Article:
Having executed the alter database command with query store on, we can go back to the database properties and see that the operation mode has been updated to read write. Once the query store has been enabled, we get a query store node under the database with several child nodes that are predefined reports on query performance.
I'll go into top resource consuming queries, which isn't displaying anything right now, but if I go to the top right-hand corner and click configure, I can specify what type of metric I want to view, the timespan I want to view it over and the number of results to return. So I'm just going to leave it as is, except for the time interval, which I will change to the last day.
The first query I have here is one where I'm inserting data into a table that I'll be using later on in the course. In fact, the first few queries are the same SQL insert statement, but the first time I ran it obviously took the longest. But once SQL Server had warmed up, then the subsequent executions were much quicker.
The next execution, which is for query 145, we can see in the plan summary window on the right that it has two plan IDs. These are the execution plans SQL Server has worked out for this query. In the bottom panel, we can see the query execution plan. And as I flick from plan five to plan 12, we can see the plan changes in the bottom pane. The reason for this is that between the executions, I placed a clustered index on the sales data table that was being inserted into.
We can also see in the green font an index that is suggested to improve performance. And by right clicking on it and selecting missing index details, we get the SQL statement for creating the index. Regressed queries are those where performance has degraded over time. Here is query 145 that we looked at previously. And the reason it appears in regressed queries is that placing a clustered index on sales data has slowed down into performance as you would expect. Not that it makes a lot of sense in the situation, but you can force a query to use a particular plan. So I'll force the query to use plan 12.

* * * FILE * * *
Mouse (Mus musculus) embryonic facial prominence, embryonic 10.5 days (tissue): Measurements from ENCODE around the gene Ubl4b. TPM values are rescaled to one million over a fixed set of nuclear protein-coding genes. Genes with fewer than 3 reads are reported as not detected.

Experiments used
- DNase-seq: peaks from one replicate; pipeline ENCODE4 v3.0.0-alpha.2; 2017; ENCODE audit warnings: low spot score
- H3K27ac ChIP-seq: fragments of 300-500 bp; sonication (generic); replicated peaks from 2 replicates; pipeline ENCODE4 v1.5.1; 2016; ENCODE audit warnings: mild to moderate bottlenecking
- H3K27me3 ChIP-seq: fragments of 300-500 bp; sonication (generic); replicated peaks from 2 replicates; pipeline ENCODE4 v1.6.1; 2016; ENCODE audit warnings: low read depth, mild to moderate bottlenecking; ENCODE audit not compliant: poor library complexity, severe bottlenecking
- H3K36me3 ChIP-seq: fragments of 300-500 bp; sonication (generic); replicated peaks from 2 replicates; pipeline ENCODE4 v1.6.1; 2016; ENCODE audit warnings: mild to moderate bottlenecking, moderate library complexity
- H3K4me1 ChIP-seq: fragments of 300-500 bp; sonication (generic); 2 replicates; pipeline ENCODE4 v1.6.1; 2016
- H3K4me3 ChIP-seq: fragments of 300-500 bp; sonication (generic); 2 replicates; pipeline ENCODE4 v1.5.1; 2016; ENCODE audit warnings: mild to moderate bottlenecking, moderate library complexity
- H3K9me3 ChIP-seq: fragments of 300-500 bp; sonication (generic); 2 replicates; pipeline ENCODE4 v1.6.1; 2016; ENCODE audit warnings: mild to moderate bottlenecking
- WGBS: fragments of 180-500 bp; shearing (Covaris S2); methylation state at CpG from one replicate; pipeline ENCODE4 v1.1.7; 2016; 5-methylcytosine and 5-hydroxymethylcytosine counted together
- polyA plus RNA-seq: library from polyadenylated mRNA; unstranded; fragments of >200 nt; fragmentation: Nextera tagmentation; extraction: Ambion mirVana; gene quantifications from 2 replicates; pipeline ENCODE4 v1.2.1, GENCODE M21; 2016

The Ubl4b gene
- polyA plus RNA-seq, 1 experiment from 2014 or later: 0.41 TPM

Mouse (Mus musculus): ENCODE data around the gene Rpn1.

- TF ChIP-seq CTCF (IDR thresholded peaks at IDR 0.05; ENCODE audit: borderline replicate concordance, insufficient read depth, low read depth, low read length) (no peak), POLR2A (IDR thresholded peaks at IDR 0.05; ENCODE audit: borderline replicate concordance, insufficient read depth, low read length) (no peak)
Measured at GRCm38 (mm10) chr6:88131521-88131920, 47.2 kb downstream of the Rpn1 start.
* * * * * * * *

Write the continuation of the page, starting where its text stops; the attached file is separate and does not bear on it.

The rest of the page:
Tracked queries let you view a query's performance over time. Enter the query ID and the tracking query field and click the green play button. We can see how the query performed under different planned scenarios at different times. This view is useful for identifying query performance problems related to operational loads on the server.
In terms of server-wide performance issues, we can look at overall resource consumption. Once again, clicking on configure at the top right allows you to specify which metrics you want displayed and over what time period. Another predefined view is queries with forced plans. And we can see query 145 that I previously forced to use plan 12.
If I connect to an Azure SQL Server, I can view the same predefined query store metrics as with SQL Server on premise. Queries 323 and 308, that we shall see more of later in the course are shown here. When I go to the Azure portal and go into my database blade, I can see similar predefined query reports and a query performance insight. Once again, top five queries by CPU, data IO or log IO. And if I go into the custom page, I have similar functionality as we saw with the configure options in SQL Server management studio. Here I can see the two queries that we looked at before 323 and 308. And while we don't have play in detail, we can view resource consumption over time.
Hallam is a software architect with over 20 years experience across a wide range of industries. He began his software career as a Delphi/Interbase disciple but changed his allegiance to Microsoft with its deep and broad ecosystem. While Hallam has designed and crafted custom software utilizing web, mobile and desktop technologies, good quality reliable data is the key to a successful solution. The challenge of quickly turning data into useful information for digestion by humans and machines has led Hallam to specialize in database design and process automation. Showing customers how leverage new technology to change and improve their business processes is one of the key drivers keeping Hallam coming back to the keyboard.